The Stoics were prolific writers but maybe less than 1% of their output survives today. The main writings that we have are from the three famous Roman Stoics. We have many letters and essays from Seneca, The Discourses and Handbook of Epictetus, and The Meditations of Marcus Aurelius. We also have some excellent writings about Stoicism by Cicero, although he wasn’t a Stoic himself, and about a book’s worth of fragments from the early Greek Stoics, as well as various other bits and bobs. So that’s woefully incomplete but nevertheless it does provide a fairly consistent picture of the Stoics’ core doctrines.
The schools of Hellenistic philosophy were often distinguished in terms of their contrasting definitions of the goal of life. For Stoics, the goal is defined as “living in agreement with Nature”, which we’re told was synonymous with living wisely or virtuously. Stoics argued that humans are first and foremost thinking creatures, capable of exercising reason. Although we share many instincts with other animals, it’s our ability to think rationally that makes us human. Reason governs our decisions, in a sense – it’s our ruling faculty. Reason allows us to evaluate our thoughts, feelings, and urges, and to decide if they’re good or bad, healthy or unhealthy. So for the Stoics, we have a duty to protect our ability to reason and to use it to its full potential. When we reason well about life, and live rationally, we exhibit the virtue of wisdom. Living in agreement with Nature, in part, means fulfilling our natural potential for wisdom. That’s how we flourish as human beings.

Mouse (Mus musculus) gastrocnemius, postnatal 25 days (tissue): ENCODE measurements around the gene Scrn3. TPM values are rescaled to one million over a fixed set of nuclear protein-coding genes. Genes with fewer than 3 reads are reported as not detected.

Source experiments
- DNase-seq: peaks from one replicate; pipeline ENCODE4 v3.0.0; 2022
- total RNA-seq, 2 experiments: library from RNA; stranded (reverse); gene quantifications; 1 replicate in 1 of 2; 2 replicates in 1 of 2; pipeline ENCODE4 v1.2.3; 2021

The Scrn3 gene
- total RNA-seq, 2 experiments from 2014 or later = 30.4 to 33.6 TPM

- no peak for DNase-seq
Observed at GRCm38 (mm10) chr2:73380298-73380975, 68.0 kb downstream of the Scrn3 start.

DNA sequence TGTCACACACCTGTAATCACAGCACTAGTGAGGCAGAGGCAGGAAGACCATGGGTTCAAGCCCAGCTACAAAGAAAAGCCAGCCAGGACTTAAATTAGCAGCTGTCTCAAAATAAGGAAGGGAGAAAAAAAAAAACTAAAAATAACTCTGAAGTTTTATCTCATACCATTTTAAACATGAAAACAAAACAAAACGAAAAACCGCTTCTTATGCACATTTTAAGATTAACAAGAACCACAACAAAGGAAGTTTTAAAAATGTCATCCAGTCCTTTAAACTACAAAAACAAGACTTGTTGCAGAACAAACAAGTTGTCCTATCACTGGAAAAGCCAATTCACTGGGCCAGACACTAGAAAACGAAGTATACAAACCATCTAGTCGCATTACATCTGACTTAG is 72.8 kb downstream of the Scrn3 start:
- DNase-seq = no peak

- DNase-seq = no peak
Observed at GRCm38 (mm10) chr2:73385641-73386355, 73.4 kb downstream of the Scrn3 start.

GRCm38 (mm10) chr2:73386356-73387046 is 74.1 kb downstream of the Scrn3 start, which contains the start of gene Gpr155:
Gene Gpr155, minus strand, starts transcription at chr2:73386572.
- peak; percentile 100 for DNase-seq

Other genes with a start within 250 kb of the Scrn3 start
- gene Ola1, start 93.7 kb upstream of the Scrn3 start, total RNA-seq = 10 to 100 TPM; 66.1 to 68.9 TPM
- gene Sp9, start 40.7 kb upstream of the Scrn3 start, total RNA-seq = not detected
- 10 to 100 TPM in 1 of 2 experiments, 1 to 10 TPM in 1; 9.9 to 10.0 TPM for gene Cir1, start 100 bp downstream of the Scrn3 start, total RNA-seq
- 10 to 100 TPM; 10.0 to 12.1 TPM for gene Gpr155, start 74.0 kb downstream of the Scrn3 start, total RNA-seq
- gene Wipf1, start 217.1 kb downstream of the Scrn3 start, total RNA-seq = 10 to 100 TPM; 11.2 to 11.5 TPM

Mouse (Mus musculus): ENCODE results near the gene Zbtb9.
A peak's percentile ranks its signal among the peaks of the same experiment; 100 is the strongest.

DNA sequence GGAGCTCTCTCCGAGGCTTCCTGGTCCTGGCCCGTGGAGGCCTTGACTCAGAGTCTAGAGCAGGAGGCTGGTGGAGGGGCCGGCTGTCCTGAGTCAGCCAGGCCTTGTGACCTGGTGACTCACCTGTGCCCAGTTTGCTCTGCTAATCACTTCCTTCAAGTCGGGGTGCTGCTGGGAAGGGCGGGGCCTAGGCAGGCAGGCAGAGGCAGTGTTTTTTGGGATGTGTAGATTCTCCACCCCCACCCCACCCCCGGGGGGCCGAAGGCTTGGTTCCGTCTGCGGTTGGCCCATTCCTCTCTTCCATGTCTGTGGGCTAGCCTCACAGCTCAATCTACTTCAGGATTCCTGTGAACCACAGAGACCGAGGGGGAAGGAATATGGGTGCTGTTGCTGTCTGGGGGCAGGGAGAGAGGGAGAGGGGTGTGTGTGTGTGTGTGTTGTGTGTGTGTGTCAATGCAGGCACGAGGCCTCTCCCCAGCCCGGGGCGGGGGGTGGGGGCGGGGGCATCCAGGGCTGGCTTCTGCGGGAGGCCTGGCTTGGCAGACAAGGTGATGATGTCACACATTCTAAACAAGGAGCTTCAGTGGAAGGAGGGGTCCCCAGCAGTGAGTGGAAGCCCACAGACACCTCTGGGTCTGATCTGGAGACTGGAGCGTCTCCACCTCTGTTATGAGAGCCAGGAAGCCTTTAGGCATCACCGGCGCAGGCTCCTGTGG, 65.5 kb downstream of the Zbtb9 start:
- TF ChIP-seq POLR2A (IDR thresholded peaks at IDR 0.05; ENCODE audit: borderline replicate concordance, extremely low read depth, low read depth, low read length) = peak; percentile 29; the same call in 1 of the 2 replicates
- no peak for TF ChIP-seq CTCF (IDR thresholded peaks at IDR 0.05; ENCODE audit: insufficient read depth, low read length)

The other virtues can be understood as wisdom applied to our actions in different areas of life. So the Stoics took the name of philosophy quite seriously. Philosophy means “love of wisdom” and the Stoics loved wisdom, or loved virtue, above everything else. If virtue sounds a bit pompous, it’s arguably better translated as excellence of character. They adopted the traditional Greek division of cardinal virtues into wisdom, justice, courage, and moderation or self-discipline, and that’s still a popular way of thinking today.
So virtue and vice are good and bad, but everything else is indifferent. Virtue is the only true good, for Stoics. That resembles the doctrine of Cynics and other early philosophers. However, the Stoics modified it distinguishing between indifferent things that are “preferred”, “dispreferred”, or completely indifferent. Put crudely, external things do have some value but they’re not worth getting upset over. However, it’s a different kind of value. One way this was explained was by saying that if we could put virtue on one side of a set of scales it shouldn’t matter how many gold coins, or other indifferent things, we piled up on the other side – it should never tip the balance. Nevertheless, some external things are preferable to others and wisdom consists precisely in our ability to make these sort of value judgements.
In addition to believing that humans are essentially rational creatures the Stoics also believed that human nature is inherently social. We have a bond of natural affection toward our children and loved ones, those with whom we identify. The Stoics believed that as we mature in wisdom we increasingly identify with our own capacity for reasoning but then we also increasingly identify with others insofar as they’re capable of reason. In other words, the wise man extends moral consideration to all rational creatures and views them, in a sense, as his brothers and sisters. That’s why the Stoics were called cosmopolitans, or “citizens of the universe”. Stoic ethics involves cultivating this natural affection toward other people in accord with virtues like justice, fairness, and kindness.